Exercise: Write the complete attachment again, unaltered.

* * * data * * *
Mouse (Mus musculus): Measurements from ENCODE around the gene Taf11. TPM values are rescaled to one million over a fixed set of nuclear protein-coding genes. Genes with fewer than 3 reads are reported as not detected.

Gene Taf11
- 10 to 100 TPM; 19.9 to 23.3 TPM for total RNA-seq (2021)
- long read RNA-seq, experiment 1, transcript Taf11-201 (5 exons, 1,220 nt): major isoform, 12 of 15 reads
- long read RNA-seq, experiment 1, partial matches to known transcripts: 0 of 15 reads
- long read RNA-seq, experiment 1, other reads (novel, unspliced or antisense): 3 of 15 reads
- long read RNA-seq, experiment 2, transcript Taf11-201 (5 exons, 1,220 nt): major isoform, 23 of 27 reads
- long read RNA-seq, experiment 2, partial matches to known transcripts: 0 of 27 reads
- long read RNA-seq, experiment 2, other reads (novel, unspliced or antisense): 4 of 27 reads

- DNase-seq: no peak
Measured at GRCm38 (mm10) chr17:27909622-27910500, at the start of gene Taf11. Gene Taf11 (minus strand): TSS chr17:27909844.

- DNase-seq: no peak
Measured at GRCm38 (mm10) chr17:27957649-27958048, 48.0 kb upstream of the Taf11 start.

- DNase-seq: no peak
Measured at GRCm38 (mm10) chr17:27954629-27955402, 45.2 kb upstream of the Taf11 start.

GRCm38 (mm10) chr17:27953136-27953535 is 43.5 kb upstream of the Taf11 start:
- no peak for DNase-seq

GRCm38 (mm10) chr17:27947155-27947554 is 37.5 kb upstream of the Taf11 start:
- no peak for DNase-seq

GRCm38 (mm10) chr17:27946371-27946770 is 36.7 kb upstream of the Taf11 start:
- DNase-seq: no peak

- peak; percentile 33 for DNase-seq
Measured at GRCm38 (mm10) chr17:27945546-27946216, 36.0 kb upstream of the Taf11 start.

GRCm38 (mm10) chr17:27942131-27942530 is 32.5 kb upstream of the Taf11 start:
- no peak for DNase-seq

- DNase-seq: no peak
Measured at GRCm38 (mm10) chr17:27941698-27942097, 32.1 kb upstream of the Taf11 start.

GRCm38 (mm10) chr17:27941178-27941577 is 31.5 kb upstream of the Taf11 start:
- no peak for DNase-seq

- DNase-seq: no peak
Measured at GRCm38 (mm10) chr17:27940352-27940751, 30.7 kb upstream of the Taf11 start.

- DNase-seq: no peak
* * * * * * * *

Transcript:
Mouse (Mus musculus): Measurements from ENCODE around the gene Taf11. TPM values are rescaled to one million over a fixed set of nuclear protein-coding genes. Genes with fewer than 3 reads are reported as not detected.

Gene Taf11
- 10 to 100 TPM; 19.9 to 23.3 TPM for total RNA-seq (2021)
- long read RNA-seq, experiment 1, transcript Taf11-201 (5 exons, 1,220 nt): major isoform, 12 of 15 reads
- long read RNA-seq, experiment 1, partial matches to known transcripts: 0 of 15 reads
- long read RNA-seq, experiment 1, other reads (novel, unspliced or antisense): 3 of 15 reads
- long read RNA-seq, experiment 2, transcript Taf11-201 (5 exons, 1,220 nt): major isoform, 23 of 27 reads
- long read RNA-seq, experiment 2, partial matches to known transcripts: 0 of 27 reads
- long read RNA-seq, experiment 2, other reads (novel, unspliced or antisense): 4 of 27 reads

- DNase-seq: no peak
Measured at GRCm38 (mm10) chr17:27909622-27910500, at the start of gene Taf11. Gene Taf11 (minus strand): TSS chr17:27909844.

- DNase-seq: no peak
Measured at GRCm38 (mm10) chr17:27957649-27958048, 48.0 kb upstream of the Taf11 start.

- DNase-seq: no peak
Measured at GRCm38 (mm10) chr17:27954629-27955402, 45.2 kb upstream of the Taf11 start.

GRCm38 (mm10) chr17:27953136-27953535 is 43.5 kb upstream of the Taf11 start:
- no peak for DNase-seq

GRCm38 (mm10) chr17:27947155-27947554 is 37.5 kb upstream of the Taf11 start:
- no peak for DNase-seq

GRCm38 (mm10) chr17:27946371-27946770 is 36.7 kb upstream of the Taf11 start:
- DNase-seq: no peak

- peak; percentile 33 for DNase-seq
Measured at GRCm38 (mm10) chr17:27945546-27946216, 36.0 kb upstream of the Taf11 start.

GRCm38 (mm10) chr17:27942131-27942530 is 32.5 kb upstream of the Taf11 start:
- no peak for DNase-seq

- DNase-seq: no peak
Measured at GRCm38 (mm10) chr17:27941698-27942097, 32.1 kb upstream of the Taf11 start.

GRCm38 (mm10) chr17:27941178-27941577 is 31.5 kb upstream of the Taf11 start:
- no peak for DNase-seq

- DNase-seq: no peak
Measured at GRCm38 (mm10) chr17:27940352-27940751, 30.7 kb upstream of the Taf11 start.

- DNase-seq: no peak